I believe that we are speaking not only in the best interests, but with the full support, of today's youngsters—when they realise what is happening. We want more opportunities for women and for young people. We want access to training. We want child care provision and humanity at work. What we do not want is this charter for scurrilous and exploitive employers. A Conservative Member has said that times have changed: they certainly have. Every day, with every Bill that Conservative Members bring forward, times change for the worse.

9.1 pm

Mr. Graham Riddick (Colne Valley)

Time is running a little short, so I shall not make all the comments that I hoped to make. Let me say, however, that I am pleased that the Government are able to call on the National Council for Civil Liberties for support on the relaxation of regulations relating to women.

The NCCL is accusing opponents of the lifting of restrictions on women working in mines of stereotyping. The hon. Member for Oldham, West (Mr. Meacher) refused to answer my right hon. Friend the Secretary of State, who asked where he stood on that provision: did he or did he not support women being allowed to go down the mines? I hope that whoever winds up for the Opposition will make it clear exactly where the Labour party stands, but having listened to Opposition Members it seems to me that by and large the party is very much opposed to the new provision.

It must be somewhat embarrassing for the TUC and the Labour party, because the Labour party did not really know which of its lines of dogma to abandon—its opposition to all forms of deregulation or its obsession with anything vaguely connected with equal opportunities. Conservative Members believe that women should at least have the freedom to choose whether or not they wish to apply for jobs down the mine.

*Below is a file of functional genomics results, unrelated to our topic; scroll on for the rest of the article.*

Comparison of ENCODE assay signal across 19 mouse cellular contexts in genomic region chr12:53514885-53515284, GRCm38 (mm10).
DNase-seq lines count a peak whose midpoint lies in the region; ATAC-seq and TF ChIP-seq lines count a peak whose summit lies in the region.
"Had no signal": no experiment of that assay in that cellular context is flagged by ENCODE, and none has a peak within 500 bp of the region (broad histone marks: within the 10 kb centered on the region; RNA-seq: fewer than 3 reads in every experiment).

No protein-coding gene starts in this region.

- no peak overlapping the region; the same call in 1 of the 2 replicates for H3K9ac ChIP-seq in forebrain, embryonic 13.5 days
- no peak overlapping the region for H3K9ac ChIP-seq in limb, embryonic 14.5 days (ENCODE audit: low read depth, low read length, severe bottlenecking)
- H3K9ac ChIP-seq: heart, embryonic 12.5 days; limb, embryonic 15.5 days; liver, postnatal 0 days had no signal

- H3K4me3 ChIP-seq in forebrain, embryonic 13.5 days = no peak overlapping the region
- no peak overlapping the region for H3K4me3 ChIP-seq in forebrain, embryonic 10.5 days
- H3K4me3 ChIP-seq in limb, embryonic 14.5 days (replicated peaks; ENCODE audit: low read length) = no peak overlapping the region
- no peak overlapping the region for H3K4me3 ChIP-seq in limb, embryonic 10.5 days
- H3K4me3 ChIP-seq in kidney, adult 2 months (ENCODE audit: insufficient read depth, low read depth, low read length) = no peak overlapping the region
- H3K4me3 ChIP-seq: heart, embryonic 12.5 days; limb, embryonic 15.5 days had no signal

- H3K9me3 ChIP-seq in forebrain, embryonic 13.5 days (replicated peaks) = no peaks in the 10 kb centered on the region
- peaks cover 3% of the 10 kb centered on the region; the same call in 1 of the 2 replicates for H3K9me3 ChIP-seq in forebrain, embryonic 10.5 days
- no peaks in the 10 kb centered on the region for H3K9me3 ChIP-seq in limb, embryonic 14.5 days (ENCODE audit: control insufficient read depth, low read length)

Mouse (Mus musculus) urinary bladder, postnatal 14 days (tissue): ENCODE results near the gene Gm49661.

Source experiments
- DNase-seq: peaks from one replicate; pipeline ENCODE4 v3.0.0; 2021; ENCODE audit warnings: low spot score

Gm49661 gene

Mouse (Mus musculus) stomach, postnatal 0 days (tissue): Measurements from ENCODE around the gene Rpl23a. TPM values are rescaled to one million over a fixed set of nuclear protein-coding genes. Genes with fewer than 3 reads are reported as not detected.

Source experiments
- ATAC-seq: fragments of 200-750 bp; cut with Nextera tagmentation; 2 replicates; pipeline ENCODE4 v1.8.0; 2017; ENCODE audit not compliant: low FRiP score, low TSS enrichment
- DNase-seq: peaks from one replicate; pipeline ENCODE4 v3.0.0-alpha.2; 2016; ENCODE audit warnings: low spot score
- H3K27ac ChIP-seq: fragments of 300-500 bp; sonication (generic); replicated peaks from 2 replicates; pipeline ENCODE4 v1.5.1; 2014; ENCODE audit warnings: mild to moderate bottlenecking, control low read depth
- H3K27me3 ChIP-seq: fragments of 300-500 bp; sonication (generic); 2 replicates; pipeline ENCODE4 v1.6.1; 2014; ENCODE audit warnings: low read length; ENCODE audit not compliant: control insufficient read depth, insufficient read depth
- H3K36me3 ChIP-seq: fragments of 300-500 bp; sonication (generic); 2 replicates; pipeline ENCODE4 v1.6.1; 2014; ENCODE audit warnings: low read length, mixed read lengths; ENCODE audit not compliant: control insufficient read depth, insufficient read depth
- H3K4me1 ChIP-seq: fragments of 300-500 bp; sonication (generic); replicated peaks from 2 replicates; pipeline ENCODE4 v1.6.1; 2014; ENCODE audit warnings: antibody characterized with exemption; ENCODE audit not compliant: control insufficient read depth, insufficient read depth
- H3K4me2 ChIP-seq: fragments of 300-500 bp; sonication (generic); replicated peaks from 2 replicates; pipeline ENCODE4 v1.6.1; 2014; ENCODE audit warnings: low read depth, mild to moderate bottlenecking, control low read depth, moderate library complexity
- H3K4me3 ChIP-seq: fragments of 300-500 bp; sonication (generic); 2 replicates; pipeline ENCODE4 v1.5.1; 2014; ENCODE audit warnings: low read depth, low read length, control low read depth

Mr. Eric Heifer (Liverpool, Walton)


Mr. Riddick

I hear an Opposition Member shouting, "Rubbish." It sounds to me like good old-fashioned Labour chauvinism coming to the surface. Women should be free to apply for those jobs. Then it is up to managers to decide whether an individual is capable of doing the job.

It is interesting to note one major difference between this Employment Bill and previous employment Bills introduced by the Government. This Bill is not primarily concerned with trade unions. There is now a proper equilibrium between trade unions and employers, between trade unions and their members and between trade union activities and the law, but the law on the closed shop remains glaringly inadequate. My hon. Friend the Member for Cambridgeshire, South-East (Mr. Paice) has already referred to that fact. Like him, I believe that the omission of any reference to the closed shop must be remedied before the Bill completes its passage through the House.

The closed shop, in any shape or form, is a denial of personal freedom. Every individual should have the right to belong or not to belong to a trade union. In the 1970s, the right hon. Member for Blaenau Gwent (Mr. Foot) gave the unions carte blanche to ride roughshod over the rights of ordinary working people and to force millions of them to belong to trade unions, whether or not they wished to do so.